Transit investment key to Metro Vancouver future, conference hears (with VIDEO)

Moving the Future conference hears calls for leadership on TransLink funding question

Vancouver Mayor Gregor Robertson at Moving the Future conference.



A conference on transportation in downtown Vancouver heard repeated calls today for expanded transit investment and leadership from the province to ensure it happens.

Nearly 500 academics, engineers, economists, politicians and others are at the event titled Moving the Future.

Speakers underscored how the future of the economy and the livability of Metro Vancouver is tied to the effectiveness of the transportation network.

Urban Futures demographer Andrew Ramlo noted the Lower Mainland’s population, from Squamish to Chilliwack, is set to grow 56 per cent to 4.3 million by 2046.

If the region doesn’t build more transit and make better use of the infrastructure it already has, he said, “we’re going to end up in a pretty gridlocked predicament.”

High real estate prices are already deterring people and businesses from locating in the Vancouver area, delegates heard, and a failed transportation system will worsen the situation.

The conference came against the backdrop of a looming referendum on transit investment in Vancouver that Metro mayors say risks a disastrous failure that would set the cause back years.

A show of hands in the room revealed the vast majority don’t think the referendum will pass.

The question has not yet been determined by the provincial government, but others in the room saw the gathering as a chance to build an alliance of leaders to campaign in support of the expected vote to raise taxes to build new transit lines.

“This is going to take leadership from the province,” said Michael Goldberg of the Sauder School of Business at UBC.

Goldberg argued the TransLink region should logically be extended east to cover Abbotsford and Chilliwack.

He also said the region has largely failed to densify areas as much as it should near transit lines and elected leaders must not allow decisions to be swayed by “short-sighted” neighbhourhood opponents.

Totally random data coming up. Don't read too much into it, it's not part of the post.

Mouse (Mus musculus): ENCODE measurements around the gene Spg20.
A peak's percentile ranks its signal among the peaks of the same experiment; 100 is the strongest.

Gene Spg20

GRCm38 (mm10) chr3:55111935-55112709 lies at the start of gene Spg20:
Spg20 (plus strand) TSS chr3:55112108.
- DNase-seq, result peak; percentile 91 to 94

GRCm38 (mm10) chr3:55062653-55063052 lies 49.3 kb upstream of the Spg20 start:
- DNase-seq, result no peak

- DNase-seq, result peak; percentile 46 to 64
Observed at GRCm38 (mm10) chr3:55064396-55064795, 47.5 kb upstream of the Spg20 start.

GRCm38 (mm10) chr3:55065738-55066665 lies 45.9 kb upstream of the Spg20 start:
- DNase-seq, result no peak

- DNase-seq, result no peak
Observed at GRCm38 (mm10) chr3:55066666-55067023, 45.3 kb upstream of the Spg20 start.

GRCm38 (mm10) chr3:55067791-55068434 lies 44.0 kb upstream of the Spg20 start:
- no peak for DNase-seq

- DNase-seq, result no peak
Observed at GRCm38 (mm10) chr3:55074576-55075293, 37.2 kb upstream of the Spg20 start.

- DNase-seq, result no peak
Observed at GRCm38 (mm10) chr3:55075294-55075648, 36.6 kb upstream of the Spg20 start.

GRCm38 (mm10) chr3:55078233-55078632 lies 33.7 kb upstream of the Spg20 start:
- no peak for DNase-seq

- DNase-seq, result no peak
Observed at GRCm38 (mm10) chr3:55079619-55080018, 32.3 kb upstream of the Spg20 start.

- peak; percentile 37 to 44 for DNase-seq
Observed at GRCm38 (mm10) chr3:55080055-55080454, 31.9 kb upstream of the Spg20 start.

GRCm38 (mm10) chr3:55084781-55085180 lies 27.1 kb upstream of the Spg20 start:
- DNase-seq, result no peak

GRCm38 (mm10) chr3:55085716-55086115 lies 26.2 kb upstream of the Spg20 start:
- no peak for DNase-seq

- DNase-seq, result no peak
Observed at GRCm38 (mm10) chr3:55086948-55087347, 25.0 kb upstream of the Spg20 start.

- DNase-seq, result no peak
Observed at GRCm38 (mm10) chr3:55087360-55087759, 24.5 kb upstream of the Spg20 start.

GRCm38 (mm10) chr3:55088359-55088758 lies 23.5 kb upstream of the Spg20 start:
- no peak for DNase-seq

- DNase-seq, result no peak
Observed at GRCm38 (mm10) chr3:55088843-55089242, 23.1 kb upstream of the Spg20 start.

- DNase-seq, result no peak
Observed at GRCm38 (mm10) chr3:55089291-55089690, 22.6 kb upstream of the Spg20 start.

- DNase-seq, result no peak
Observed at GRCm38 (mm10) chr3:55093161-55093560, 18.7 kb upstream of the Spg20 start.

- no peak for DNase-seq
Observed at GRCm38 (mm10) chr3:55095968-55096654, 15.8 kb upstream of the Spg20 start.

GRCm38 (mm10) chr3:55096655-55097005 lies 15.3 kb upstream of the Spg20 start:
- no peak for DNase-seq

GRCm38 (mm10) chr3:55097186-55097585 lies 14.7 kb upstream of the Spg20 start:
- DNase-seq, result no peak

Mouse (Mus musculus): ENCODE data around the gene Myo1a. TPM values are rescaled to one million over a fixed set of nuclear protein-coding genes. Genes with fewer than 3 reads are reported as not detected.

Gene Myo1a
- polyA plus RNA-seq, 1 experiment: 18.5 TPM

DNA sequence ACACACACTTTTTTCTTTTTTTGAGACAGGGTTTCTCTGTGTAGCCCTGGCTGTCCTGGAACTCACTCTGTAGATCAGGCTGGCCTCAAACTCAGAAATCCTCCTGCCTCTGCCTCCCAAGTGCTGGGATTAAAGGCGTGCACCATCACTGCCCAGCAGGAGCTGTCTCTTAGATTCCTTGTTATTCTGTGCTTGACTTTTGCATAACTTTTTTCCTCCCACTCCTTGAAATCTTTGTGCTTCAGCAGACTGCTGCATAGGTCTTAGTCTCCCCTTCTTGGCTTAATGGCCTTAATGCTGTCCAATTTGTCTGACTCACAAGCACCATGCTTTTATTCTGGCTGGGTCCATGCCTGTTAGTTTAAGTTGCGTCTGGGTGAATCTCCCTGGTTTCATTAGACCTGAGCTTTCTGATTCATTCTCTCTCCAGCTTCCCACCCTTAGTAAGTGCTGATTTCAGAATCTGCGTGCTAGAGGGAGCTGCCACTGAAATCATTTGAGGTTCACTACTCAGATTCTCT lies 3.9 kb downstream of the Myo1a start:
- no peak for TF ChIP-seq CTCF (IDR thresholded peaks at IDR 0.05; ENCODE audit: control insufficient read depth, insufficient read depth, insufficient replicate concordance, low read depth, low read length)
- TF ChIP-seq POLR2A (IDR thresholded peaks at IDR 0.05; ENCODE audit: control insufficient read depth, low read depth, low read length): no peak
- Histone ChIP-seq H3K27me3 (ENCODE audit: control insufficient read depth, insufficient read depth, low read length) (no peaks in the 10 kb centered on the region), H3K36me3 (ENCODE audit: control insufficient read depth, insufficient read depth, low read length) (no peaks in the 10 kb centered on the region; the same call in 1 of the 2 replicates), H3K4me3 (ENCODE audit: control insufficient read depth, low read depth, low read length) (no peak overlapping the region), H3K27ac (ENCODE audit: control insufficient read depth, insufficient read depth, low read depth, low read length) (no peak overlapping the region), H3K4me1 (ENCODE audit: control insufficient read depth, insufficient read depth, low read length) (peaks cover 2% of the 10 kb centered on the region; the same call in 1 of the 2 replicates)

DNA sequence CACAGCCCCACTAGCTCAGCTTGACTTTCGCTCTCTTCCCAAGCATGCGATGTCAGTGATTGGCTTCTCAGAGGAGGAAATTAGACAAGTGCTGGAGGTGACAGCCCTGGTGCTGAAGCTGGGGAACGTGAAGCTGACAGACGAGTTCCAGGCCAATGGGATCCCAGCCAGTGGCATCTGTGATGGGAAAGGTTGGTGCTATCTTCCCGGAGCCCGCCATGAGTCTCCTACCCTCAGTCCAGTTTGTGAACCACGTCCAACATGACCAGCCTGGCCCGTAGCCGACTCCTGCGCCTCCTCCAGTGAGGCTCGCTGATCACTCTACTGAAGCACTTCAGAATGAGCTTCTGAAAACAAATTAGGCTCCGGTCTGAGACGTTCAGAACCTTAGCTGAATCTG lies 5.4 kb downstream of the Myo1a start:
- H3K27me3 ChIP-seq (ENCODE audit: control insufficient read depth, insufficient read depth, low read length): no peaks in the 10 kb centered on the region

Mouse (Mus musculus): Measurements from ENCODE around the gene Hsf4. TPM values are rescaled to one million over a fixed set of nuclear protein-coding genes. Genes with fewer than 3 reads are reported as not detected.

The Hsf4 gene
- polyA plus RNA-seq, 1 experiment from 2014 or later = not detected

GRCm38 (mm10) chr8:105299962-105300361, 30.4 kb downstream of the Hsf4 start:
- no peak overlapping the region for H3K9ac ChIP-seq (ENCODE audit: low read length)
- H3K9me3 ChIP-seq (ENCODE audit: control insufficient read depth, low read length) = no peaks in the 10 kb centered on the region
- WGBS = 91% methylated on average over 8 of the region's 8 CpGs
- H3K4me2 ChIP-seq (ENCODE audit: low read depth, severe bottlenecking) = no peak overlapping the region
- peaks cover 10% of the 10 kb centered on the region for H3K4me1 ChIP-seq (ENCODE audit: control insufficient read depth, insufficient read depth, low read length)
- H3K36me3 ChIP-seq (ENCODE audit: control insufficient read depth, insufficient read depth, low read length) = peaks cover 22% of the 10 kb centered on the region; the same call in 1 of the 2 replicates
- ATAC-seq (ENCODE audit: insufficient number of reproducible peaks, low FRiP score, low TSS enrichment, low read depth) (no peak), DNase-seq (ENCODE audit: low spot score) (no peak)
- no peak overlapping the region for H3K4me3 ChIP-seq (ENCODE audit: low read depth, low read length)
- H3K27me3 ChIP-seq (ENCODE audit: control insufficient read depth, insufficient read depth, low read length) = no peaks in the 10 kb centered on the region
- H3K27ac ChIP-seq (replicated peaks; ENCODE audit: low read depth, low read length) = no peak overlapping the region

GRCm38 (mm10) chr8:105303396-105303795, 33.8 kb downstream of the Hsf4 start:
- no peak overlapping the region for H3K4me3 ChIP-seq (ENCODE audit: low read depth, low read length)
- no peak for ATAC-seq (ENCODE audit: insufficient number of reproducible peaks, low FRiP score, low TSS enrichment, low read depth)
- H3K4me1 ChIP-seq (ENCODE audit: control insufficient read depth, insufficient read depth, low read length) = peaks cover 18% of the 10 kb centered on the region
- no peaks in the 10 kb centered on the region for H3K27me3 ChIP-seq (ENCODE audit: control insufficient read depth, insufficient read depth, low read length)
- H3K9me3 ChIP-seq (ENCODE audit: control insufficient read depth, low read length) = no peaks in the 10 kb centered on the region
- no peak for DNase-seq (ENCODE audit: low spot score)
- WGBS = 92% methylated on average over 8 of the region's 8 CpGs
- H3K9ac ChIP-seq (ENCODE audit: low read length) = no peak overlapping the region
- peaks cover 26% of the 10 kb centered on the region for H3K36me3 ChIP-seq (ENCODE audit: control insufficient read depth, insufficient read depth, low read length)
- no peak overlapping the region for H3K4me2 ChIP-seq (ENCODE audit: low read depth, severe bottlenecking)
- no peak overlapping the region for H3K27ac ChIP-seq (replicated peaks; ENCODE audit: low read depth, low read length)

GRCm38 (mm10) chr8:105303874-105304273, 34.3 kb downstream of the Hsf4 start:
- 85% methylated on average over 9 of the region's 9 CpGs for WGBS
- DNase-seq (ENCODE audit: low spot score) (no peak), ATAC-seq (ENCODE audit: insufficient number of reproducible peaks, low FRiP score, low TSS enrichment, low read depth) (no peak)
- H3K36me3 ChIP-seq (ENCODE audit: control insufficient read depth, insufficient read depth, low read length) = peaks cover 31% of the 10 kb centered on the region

Vancouver Mayor Gregor Robertson and Surrey Mayor Dianne Watts also both spoke, calling transit investment critical to the region’s future.

More to come

Just Posted

TONIGHT: Team Canada’s road to the Olympic Games kicks off in South Surrey

Team Canada will play Cuba at 7:30 p.m., Softball City

Young South Surrey soccer player follows dream to England

Hugo Patel Thompson, 13, hopes to one day play for Chelsea

City Dream Centres hands out 1,000 backpacks at back to school event in Surrey

This is the fifth year the charity is hosting the event in the city

VIDEO: Ride to Conquer Cancer rolls into Hope

Thousands of cyclist descend on small town for annual cancer fundraiser

VIDEO: Ride to Conquer Cancer rolls into Hope

Thousands of cyclist descend on small town for annual cancer fundraiser

B.C. VIEWS: Pipelines set to roll as federal politicians posture

Projects to drive B.C., Canadian economy in years ahead

B.C. Lions fall to 1-9 after 13-10 loss to Ticats

Lowly Leos have dropped six straight CFL contests

VIDEO: B.C. woman meets biological mother, 38 years later

Mother never gave up hope of finding daughter, despite all the obstacles

B.C. man who died after rescuing swimmer was known for helping others

Shaun Nugent described as a dad, a coach, a hero and ‘stand-up guy’ at celebration of life

B.C. RCMP plane chases fleeing helicopter as part of major cross-border drug bust

The helicopter eventually landed at a rural property near Chilliwack

Border crossings across Lower Mainland seeing lengthy delays

Sumas, Peace Arch and Surrey-Blaine border crossings seeing long wait times

Thousands cycle to conquer cancer

The 11th annual Ride to Conquer Cancer took place Saturday morning, Aug. 24 in Surrey, B.C.

Most Read